• Adding Koin for DI
  • Using JWT for authentication and authorization
  • Dropping proprietary FlyAway tool
  • Single Page Application support

Starter project to create a simple RESTful web service in Kotlin

Updated for Kotlin 1.5.10 and Ktor 1.6.0

Companion article:

Getting Started

  1. Clone the repo.
  2. In the root directory execute ./gradlew run
  3. By default, the server will start on port 8080. See below Routes section for more information.

Libraries used:

The starter project creates a new in-memory H2 database with one table for Widget instances.

As ktor is async and based on coroutines, standard blocking JDBC may cause performance issues when used
directly on the main thread pool (as threads must be reused for other requests). Therefore, another dedicated thread
pool is created for all database queries, alongside connection pooling with HikariCP.


GET /widget –> get all widgets in the database

GET /widget/{id} –> get one widget instance by id (integer)

POST /widget –> add a new widget to the database by providing a JSON object (converted to a NewWidget instance).
e.g –

    "name": "new widget",
    "quantity": 64


    "id": 4,
    "name": "new widget",
    "quantity": 64,
    "dateCreated": 1519926898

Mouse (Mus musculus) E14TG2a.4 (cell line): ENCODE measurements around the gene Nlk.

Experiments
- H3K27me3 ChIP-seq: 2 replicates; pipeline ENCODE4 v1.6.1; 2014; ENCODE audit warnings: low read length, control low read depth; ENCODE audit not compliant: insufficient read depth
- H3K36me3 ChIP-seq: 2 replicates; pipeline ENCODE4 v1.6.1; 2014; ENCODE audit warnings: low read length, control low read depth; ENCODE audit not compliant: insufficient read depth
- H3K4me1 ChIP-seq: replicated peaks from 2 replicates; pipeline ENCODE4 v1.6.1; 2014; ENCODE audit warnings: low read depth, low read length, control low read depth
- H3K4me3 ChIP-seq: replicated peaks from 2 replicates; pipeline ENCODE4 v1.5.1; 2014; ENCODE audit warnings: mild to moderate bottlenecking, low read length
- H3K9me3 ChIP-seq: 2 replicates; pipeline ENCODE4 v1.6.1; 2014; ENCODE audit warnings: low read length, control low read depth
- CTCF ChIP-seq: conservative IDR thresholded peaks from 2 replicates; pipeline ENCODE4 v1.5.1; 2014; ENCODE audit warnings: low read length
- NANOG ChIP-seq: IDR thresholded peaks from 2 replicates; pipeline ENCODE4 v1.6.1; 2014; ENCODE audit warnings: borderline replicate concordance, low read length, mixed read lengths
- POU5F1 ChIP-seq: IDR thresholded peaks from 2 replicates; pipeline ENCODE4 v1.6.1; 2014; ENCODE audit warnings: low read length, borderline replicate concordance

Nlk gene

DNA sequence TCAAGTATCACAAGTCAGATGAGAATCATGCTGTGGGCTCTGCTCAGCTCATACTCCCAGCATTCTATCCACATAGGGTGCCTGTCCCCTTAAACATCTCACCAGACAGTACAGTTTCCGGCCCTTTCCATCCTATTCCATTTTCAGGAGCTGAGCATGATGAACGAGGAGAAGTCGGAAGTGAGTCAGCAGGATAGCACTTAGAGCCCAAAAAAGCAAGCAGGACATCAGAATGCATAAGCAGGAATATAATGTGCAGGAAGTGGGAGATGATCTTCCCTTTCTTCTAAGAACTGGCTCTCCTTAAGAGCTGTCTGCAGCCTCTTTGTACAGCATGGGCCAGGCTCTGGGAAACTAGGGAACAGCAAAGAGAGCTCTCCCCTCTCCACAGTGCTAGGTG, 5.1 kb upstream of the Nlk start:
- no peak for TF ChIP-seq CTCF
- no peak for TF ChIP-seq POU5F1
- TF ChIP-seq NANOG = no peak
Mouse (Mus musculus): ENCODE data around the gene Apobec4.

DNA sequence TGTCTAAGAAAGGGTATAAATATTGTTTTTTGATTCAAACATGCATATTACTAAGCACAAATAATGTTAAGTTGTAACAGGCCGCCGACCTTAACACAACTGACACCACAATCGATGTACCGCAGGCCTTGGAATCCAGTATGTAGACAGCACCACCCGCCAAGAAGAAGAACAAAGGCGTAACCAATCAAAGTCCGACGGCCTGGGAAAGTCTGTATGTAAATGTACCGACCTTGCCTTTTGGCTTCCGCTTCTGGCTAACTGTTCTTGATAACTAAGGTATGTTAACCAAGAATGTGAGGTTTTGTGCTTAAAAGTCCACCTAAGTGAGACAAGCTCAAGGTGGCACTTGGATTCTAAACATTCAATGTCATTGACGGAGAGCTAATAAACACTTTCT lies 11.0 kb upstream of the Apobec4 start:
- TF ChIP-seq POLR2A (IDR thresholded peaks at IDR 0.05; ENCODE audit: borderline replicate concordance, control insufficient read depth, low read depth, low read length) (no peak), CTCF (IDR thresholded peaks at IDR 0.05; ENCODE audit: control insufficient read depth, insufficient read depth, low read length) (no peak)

PUT /widget –> update an existing widgets name or quantity. Pass in the id in the JSON request to determine which record to update

DELETE /widget/{id} –> delete the widget with the specified id

Notifications (WebSocket)

All updates (creates, updates and deletes) to Widget instances are served as notifications through a WebSocket endpoint:

WS /updates –> returns Notification instances containing the change type, id and entity (if applicable) e.g:

    "type": "CREATE", 
    "id": 12, 
    "entity": { 
      "id": 12, 
      "name": "widget1", 
      "quantity": 5, 
      "dateUpdated": 1533583858169 


The sample Widget service and corresponding endpoints are also tested with 100% coverage. Upon startup of the main JUnit suite (via the test source folder), the server is started ready for testing and is torn down after all tests are run.

  • Unit testing of services with AssertJ – DAO and business logic
  • Integration testing of endpoints using running server with Rest Assured – routing tests/status codes/response structure


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